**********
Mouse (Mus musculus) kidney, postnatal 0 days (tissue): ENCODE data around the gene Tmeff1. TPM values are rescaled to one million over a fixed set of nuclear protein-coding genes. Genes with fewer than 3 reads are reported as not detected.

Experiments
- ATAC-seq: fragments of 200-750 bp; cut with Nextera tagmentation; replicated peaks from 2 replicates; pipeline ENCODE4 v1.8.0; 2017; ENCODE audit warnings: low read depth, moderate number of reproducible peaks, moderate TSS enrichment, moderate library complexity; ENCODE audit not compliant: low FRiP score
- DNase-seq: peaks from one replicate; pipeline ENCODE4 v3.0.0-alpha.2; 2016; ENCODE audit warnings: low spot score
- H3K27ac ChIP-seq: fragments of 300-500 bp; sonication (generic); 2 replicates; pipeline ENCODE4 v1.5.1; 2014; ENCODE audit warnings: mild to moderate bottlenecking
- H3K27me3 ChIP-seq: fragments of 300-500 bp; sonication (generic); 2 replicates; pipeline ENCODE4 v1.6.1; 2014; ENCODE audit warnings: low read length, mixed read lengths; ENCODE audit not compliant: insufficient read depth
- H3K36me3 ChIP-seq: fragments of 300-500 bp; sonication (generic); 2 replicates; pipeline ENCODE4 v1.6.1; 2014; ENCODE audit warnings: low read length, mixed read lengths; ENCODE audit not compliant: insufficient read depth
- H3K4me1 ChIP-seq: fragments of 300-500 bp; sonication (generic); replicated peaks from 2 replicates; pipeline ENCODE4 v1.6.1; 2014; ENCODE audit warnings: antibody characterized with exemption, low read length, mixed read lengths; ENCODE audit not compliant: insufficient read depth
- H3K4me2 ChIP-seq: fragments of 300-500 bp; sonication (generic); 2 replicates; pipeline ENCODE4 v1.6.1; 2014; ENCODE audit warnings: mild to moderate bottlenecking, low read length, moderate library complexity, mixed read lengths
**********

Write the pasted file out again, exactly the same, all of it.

Mouse (Mus musculus) kidney, postnatal 0 days (tissue): ENCODE data around the gene Tmeff1. TPM values are rescaled to one million over a fixed set of nuclear protein-coding genes. Genes with fewer than 3 reads are reported as not detected.

Experiments
- ATAC-seq: fragments of 200-750 bp; cut with Nextera tagmentation; replicated peaks from 2 replicates; pipeline ENCODE4 v1.8.0; 2017; ENCODE audit warnings: low read depth, moderate number of reproducible peaks, moderate TSS enrichment, moderate library complexity; ENCODE audit not compliant: low FRiP score
- DNase-seq: peaks from one replicate; pipeline ENCODE4 v3.0.0-alpha.2; 2016; ENCODE audit warnings: low spot score
- H3K27ac ChIP-seq: fragments of 300-500 bp; sonication (generic); 2 replicates; pipeline ENCODE4 v1.5.1; 2014; ENCODE audit warnings: mild to moderate bottlenecking
- H3K27me3 ChIP-seq: fragments of 300-500 bp; sonication (generic); 2 replicates; pipeline ENCODE4 v1.6.1; 2014; ENCODE audit warnings: low read length, mixed read lengths; ENCODE audit not compliant: insufficient read depth
- H3K36me3 ChIP-seq: fragments of 300-500 bp; sonication (generic); 2 replicates; pipeline ENCODE4 v1.6.1; 2014; ENCODE audit warnings: low read length, mixed read lengths; ENCODE audit not compliant: insufficient read depth
- H3K4me1 ChIP-seq: fragments of 300-500 bp; sonication (generic); replicated peaks from 2 replicates; pipeline ENCODE4 v1.6.1; 2014; ENCODE audit warnings: antibody characterized with exemption, low read length, mixed read lengths; ENCODE audit not compliant: insufficient read depth
- H3K4me2 ChIP-seq: fragments of 300-500 bp; sonication (generic); 2 replicates; pipeline ENCODE4 v1.6.1; 2014; ENCODE audit warnings: mild to moderate bottlenecking, low read length, moderate library complexity, mixed read lengths